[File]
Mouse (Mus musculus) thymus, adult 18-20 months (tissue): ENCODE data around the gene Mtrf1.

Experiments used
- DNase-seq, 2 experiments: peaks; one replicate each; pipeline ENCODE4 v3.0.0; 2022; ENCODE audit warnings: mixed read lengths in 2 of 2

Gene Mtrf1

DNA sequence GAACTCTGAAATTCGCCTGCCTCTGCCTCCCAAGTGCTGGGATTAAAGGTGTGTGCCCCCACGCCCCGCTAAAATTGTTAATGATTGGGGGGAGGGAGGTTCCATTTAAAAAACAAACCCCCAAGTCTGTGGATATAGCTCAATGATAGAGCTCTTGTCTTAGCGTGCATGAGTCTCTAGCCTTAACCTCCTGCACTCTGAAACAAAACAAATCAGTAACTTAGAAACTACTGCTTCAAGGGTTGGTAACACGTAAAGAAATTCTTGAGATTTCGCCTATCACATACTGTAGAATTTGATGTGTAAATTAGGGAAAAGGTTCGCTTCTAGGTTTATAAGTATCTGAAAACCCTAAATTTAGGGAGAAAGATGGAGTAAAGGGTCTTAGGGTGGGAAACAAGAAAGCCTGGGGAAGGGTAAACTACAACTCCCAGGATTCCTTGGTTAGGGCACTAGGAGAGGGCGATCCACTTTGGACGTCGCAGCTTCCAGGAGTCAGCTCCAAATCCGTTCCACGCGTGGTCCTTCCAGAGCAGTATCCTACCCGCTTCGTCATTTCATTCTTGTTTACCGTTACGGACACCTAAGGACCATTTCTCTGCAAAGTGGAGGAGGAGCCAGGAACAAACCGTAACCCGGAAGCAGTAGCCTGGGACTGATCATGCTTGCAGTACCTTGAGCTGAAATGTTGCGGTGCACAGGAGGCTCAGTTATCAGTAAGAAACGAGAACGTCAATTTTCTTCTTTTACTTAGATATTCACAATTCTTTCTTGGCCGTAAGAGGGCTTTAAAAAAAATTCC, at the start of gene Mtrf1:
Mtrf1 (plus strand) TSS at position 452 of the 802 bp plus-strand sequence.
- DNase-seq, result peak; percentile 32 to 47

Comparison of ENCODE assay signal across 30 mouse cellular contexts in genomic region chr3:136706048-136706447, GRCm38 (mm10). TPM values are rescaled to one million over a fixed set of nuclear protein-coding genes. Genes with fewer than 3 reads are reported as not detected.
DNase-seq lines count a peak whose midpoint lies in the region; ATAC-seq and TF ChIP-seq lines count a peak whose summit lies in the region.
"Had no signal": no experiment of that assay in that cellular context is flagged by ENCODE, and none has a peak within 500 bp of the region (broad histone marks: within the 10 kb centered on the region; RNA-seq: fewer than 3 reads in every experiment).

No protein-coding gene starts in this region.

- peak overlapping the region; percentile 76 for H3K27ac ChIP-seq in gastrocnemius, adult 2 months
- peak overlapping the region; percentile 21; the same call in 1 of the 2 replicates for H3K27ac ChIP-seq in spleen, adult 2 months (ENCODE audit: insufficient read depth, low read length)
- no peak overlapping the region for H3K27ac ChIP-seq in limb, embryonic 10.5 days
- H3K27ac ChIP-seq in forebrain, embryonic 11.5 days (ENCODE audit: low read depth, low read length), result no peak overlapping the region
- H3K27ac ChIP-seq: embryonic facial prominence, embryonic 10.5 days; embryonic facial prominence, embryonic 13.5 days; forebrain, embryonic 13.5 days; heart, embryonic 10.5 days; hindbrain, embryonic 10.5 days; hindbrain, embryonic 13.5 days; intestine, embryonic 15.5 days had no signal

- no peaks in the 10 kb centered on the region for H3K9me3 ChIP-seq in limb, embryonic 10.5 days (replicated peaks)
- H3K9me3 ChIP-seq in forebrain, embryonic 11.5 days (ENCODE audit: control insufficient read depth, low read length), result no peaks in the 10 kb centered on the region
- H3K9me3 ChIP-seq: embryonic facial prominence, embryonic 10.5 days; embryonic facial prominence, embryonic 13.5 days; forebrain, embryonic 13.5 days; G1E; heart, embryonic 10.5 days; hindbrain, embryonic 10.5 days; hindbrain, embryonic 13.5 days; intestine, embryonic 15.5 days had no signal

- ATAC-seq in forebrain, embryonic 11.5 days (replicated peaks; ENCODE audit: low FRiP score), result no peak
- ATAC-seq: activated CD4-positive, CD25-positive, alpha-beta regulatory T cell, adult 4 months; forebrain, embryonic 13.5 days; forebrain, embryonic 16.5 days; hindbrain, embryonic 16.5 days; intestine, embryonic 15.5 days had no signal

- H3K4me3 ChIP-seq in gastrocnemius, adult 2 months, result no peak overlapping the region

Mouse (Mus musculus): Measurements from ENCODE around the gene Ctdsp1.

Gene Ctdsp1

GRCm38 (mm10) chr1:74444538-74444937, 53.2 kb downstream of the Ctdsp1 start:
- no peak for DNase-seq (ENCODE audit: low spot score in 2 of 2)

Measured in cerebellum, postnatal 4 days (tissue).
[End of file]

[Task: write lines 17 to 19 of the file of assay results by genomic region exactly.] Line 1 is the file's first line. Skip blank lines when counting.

- no peaks in the 10 kb centered on the region for H3K9me3 ChIP-seq in limb, embryonic 10.5 days (replicated peaks)
- H3K9me3 ChIP-seq in forebrain, embryonic 11.5 days (ENCODE audit: control insufficient read depth, low read length), result no peaks in the 10 kb centered on the region
- H3K9me3 ChIP-seq: embryonic facial prominence, embryonic 10.5 days; embryonic facial prominence, embryonic 13.5 days; forebrain, embryonic 13.5 days; G1E; heart, embryonic 10.5 days; hindbrain, embryonic 10.5 days; hindbrain, embryonic 13.5 days; intestine, embryonic 15.5 days had no signal